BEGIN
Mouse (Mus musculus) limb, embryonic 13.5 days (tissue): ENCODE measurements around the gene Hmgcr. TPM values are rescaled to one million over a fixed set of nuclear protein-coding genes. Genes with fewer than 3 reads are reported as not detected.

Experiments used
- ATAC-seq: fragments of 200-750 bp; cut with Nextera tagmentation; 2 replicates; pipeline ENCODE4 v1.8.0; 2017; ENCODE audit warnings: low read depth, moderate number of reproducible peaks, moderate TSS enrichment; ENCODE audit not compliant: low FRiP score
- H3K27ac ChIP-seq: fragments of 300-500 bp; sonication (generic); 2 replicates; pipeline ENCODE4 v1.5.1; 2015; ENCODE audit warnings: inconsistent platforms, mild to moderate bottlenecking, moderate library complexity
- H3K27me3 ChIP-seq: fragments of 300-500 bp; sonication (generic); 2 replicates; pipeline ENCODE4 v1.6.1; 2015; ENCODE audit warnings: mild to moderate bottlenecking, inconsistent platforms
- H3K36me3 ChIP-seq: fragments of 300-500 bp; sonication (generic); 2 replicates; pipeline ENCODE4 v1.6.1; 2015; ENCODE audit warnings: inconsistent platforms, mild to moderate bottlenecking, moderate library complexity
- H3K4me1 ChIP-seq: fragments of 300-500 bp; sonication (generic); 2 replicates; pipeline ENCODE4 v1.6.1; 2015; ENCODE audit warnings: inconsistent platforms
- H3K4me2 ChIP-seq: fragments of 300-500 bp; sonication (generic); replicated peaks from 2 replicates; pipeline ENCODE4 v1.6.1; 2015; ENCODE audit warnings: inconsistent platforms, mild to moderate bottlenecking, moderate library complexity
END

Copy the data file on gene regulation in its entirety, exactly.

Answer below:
Mouse (Mus musculus) limb, embryonic 13.5 days (tissue): ENCODE measurements around the gene Hmgcr. TPM values are rescaled to one million over a fixed set of nuclear protein-coding genes. Genes with fewer than 3 reads are reported as not detected.

Experiments used
- ATAC-seq: fragments of 200-750 bp; cut with Nextera tagmentation; 2 replicates; pipeline ENCODE4 v1.8.0; 2017; ENCODE audit warnings: low read depth, moderate number of reproducible peaks, moderate TSS enrichment; ENCODE audit not compliant: low FRiP score
- H3K27ac ChIP-seq: fragments of 300-500 bp; sonication (generic); 2 replicates; pipeline ENCODE4 v1.5.1; 2015; ENCODE audit warnings: inconsistent platforms, mild to moderate bottlenecking, moderate library complexity
- H3K27me3 ChIP-seq: fragments of 300-500 bp; sonication (generic); 2 replicates; pipeline ENCODE4 v1.6.1; 2015; ENCODE audit warnings: mild to moderate bottlenecking, inconsistent platforms
- H3K36me3 ChIP-seq: fragments of 300-500 bp; sonication (generic); 2 replicates; pipeline ENCODE4 v1.6.1; 2015; ENCODE audit warnings: inconsistent platforms, mild to moderate bottlenecking, moderate library complexity
- H3K4me1 ChIP-seq: fragments of 300-500 bp; sonication (generic); 2 replicates; pipeline ENCODE4 v1.6.1; 2015; ENCODE audit warnings: inconsistent platforms
- H3K4me2 ChIP-seq: fragments of 300-500 bp; sonication (generic); replicated peaks from 2 replicates; pipeline ENCODE4 v1.6.1; 2015; ENCODE audit warnings: inconsistent platforms, mild to moderate bottlenecking, moderate library complexity